Interview with Richard Koloda, author of Holy Ghost: The Life & Death of Free Jazz Pioneer Albert Ayler
An impeccably researched biography of an influential figure in American music, the goal of which is “to draw attention away from the circumstances surrounding Ayler’s death and bring it sharply back to the legacy he left behind.”...
A broad collection of jazz poetry authored by an impressive assemblage of regular contributors and established poets new to this publication – all of whom open their imagination and hearts to the abundant creative experience they derive from this art....
Over 60 poets from all over the world celebrate their love of jazz…in poetry....
A collection of the poet Erren Kelly’s unconstrained, improvisational and provocative poetry written during the era of COVID...
Jazz and poetry have always had a symbiotic relationship. Their creative languages share the common soil of imagination and improvisation, from which their audiences discover inspiration and spirit, and perhaps even a renewed faith in life itself.
This collection features 50 gifted poets from places as disparate as Ohio and Nepal, Estonia and Boston, Guyana and Pittsburgh, each publicly sharing their inner world reverence for the culture of jazz music....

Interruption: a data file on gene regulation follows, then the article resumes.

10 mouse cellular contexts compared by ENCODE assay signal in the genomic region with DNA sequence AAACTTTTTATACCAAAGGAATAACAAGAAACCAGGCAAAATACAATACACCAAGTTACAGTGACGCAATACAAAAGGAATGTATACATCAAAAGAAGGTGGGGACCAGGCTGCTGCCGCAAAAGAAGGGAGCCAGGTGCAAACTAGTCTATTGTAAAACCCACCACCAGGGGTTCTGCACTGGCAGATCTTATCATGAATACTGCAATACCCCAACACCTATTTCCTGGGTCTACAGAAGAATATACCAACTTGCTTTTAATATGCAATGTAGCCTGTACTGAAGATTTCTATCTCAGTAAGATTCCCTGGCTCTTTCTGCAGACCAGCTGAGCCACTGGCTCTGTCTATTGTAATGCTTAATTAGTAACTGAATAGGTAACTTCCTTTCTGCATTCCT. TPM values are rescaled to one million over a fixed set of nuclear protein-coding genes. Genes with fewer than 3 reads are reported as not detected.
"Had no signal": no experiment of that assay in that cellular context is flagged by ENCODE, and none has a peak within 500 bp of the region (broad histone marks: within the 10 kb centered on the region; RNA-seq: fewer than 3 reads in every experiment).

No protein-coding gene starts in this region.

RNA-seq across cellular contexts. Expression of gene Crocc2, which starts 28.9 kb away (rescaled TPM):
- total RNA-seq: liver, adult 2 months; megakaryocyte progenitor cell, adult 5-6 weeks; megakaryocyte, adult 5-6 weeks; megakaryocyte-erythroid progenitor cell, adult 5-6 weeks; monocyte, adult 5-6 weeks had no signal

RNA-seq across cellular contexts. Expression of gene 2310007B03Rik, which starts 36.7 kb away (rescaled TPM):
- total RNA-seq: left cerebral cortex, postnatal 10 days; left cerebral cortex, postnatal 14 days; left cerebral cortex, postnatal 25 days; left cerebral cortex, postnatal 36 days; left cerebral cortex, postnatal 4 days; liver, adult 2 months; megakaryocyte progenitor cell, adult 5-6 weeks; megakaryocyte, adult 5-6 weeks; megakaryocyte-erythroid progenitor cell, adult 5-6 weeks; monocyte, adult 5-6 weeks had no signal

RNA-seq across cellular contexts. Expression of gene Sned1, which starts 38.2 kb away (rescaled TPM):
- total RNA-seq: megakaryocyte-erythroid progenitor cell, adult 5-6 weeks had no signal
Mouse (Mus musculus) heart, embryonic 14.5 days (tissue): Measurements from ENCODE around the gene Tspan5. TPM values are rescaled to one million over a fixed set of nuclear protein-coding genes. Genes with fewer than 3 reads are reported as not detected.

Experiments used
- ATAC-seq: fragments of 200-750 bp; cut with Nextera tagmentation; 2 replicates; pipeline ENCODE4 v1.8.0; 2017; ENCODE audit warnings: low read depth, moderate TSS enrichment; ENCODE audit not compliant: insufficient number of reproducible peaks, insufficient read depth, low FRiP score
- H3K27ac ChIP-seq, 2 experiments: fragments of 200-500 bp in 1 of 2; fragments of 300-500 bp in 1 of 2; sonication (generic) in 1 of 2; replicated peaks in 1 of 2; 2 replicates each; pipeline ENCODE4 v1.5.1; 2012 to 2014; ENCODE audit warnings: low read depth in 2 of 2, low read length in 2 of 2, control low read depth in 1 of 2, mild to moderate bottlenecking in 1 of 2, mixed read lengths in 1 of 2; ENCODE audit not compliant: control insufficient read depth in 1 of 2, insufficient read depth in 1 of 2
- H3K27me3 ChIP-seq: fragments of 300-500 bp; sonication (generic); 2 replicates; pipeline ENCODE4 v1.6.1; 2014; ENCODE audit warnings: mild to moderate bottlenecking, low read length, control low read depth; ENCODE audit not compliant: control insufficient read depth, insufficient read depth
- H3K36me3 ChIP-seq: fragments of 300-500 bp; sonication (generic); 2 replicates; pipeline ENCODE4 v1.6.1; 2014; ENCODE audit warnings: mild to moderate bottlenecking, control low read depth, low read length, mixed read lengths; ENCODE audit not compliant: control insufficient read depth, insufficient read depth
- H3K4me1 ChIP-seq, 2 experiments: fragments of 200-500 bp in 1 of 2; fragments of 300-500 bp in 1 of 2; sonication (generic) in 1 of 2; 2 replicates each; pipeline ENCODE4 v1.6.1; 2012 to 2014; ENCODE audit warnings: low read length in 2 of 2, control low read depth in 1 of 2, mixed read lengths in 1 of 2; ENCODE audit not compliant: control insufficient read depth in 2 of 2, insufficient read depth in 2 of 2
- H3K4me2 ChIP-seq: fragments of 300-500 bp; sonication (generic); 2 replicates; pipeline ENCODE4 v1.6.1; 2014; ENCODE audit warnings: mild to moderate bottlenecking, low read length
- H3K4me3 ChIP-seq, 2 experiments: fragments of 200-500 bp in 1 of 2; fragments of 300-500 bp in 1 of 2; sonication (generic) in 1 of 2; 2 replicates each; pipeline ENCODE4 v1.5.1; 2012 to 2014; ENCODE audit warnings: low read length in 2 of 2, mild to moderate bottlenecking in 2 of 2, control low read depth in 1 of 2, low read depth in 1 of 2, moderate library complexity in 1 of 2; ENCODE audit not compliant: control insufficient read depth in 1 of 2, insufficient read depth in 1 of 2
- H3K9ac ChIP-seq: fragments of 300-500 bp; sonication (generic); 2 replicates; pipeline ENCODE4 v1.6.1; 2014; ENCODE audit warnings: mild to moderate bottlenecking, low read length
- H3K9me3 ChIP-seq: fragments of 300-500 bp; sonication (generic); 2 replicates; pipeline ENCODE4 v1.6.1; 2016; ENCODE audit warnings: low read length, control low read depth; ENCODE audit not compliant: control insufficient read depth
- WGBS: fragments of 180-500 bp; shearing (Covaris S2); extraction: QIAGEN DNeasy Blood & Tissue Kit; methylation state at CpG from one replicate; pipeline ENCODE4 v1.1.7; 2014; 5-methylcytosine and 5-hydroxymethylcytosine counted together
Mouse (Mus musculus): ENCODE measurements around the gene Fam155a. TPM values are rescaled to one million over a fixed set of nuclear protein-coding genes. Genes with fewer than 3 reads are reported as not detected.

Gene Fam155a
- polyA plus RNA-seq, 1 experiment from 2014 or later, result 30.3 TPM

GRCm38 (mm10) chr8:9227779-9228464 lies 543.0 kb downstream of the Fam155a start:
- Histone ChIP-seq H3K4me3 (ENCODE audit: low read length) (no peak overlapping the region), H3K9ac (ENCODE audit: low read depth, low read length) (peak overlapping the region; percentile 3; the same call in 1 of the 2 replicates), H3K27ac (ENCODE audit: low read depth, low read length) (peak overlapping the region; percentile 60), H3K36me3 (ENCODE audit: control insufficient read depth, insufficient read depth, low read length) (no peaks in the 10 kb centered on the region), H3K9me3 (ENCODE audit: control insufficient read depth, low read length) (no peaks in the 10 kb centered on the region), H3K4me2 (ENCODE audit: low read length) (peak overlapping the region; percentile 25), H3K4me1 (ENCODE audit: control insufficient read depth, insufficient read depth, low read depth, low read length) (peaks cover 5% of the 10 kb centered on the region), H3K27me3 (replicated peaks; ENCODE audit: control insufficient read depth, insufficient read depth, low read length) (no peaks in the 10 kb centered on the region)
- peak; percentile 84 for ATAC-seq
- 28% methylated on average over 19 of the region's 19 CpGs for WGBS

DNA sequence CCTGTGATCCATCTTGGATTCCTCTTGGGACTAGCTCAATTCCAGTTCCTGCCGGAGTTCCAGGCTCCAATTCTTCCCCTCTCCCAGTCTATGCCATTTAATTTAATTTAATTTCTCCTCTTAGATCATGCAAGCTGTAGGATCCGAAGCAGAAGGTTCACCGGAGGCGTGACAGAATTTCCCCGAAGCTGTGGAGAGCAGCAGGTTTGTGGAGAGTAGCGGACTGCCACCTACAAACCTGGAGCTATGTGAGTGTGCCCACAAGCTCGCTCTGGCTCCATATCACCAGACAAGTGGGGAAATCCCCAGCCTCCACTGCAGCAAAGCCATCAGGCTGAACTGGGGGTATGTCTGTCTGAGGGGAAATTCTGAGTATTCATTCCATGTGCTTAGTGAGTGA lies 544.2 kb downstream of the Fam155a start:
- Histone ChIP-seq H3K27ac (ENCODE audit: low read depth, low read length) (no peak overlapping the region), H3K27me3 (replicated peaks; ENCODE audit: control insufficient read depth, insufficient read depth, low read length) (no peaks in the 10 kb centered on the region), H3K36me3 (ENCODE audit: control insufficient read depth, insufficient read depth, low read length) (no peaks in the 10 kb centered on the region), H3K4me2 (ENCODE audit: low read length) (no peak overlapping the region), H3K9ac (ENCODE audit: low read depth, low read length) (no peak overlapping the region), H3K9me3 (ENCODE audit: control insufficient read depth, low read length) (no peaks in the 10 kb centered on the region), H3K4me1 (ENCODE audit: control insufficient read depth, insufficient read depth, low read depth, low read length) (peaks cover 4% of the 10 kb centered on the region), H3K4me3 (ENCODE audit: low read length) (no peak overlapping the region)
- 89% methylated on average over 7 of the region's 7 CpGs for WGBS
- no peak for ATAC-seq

An invitation was extended recently to poets to submit work that reflects this time of COVID, Black Lives Matter, and a heated political season. In this third volume, 33 poets contribute…...
. . “Clifford Brown” is a painting by Warren Goodson, a Saxapahaw, North Carolina artist whose work is driven by his appreciation for Black culture. With his gracious consent, Mr. Goodson’s art is featured throughout this collection. . . _____ . . “Poetry is eternal graffiti written in the heart of everyone.” -Lawrence Ferlinghetti … Continue reading “A Collection of Jazz Poetry — Summer, 2020 Edition”...